Land- based climate mitigation measures have gained significant attention and im-portance in public and private sector climate policies. Building on previous studies, we refine and update the mitigation potentials for 20 land- based measures in >200 countries and five regions, comparing “bottom-up” sectoral estimates with inte-grated assessment models (IAMs). We also assess implementation feasibility at the country level. Cost-effective (available up to $100/tCO2eq) land- based mitigation is 8– 13.8 GtCO2eq yr−1 between 2020 and 2050, with the bottom end of this range representing the IAM median and the upper end representing the ...

The global potential for increased storage of carbon on land

Constraining the climate crisis requires urgent action to reduce anthropogenic emissions while simultaneously removing carbon dioxide from the atmosphere. Improved information about the maximum magnitude and spatial distribution of opportunities for additional land-based removals of CO2is needed to guide on-the-ground decision-making about where to implement climate change mitigation strategies. Here, we pre-sent a globally consistent spatial dataset (approximately 500-m resolution) of current, potential, and unrealized potential carbon storage in woody plant biomass and soil organic matter. We also provide a framework for prioritizing actions related ...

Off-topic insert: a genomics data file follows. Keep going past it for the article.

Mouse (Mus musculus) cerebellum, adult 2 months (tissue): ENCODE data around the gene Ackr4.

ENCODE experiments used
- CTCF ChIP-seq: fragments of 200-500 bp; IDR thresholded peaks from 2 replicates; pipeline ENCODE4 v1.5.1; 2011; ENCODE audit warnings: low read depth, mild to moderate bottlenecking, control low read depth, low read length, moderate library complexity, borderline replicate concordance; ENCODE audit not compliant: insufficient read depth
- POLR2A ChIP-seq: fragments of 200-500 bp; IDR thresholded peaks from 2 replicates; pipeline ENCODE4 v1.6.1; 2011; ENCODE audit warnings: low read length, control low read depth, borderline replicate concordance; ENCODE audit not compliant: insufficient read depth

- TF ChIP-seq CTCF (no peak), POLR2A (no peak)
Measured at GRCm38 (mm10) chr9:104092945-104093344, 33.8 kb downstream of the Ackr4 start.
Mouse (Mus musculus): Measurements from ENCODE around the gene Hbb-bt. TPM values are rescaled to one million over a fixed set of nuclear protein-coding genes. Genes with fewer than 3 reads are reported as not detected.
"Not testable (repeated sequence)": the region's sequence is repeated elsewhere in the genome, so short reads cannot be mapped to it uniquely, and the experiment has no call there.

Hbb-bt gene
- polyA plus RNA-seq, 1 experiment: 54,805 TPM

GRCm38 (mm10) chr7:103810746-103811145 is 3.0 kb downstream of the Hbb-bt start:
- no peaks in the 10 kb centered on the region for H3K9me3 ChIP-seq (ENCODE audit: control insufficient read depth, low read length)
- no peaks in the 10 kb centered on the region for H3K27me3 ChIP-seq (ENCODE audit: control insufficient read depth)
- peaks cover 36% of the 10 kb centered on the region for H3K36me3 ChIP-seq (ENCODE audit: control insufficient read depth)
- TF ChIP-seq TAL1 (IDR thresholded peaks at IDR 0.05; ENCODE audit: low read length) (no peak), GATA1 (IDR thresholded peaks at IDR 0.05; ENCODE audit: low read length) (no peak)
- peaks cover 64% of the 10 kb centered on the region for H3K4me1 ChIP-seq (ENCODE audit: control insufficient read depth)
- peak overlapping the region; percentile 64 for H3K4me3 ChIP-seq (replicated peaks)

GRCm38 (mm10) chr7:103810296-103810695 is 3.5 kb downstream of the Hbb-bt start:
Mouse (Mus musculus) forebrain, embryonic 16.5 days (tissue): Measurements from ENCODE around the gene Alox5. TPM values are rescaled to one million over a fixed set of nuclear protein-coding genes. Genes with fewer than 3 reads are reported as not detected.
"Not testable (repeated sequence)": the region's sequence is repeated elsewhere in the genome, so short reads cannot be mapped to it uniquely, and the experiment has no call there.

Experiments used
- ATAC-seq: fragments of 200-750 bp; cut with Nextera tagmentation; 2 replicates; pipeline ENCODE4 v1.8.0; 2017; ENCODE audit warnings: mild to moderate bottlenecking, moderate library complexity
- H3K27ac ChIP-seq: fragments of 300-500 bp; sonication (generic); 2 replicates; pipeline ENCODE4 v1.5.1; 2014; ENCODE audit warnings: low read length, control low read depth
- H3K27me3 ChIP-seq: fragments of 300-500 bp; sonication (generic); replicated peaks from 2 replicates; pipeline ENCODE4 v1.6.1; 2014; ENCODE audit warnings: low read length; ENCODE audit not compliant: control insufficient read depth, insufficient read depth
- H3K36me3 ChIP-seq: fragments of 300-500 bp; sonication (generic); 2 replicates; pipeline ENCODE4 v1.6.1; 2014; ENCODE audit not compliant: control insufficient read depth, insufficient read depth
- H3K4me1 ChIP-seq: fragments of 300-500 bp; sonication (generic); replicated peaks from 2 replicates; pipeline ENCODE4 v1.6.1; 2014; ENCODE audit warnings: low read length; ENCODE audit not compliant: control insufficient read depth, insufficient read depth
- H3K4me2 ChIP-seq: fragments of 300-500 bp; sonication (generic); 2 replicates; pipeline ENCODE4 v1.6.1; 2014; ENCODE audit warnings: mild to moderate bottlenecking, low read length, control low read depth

What is the maximum potential for CO2 sequestration by “stimulated” weathering on the global scale?

Natural chemical weathering of silicate rocks is a significant sink for soil and atmospheric CO2. Previous work suggested that natural chemical weathering may be stimulated by applying finely ground silicate rocks to agricultural areas or forests [stimulated weathering (SW)]. However, it remained unknown if this technique is practical to sequester globally significant amounts of CO2 under realistic conditions. Applying first estimates of “normal treatment” amounts from a literature review, we report here a theoretical global maximum potential of 65 106 t sequestered C a−1 if SW would be applied homogenously on all agricultural and forested areas ...

Increased carbon capture by a silicate-treated forested watershed affected by acid deposition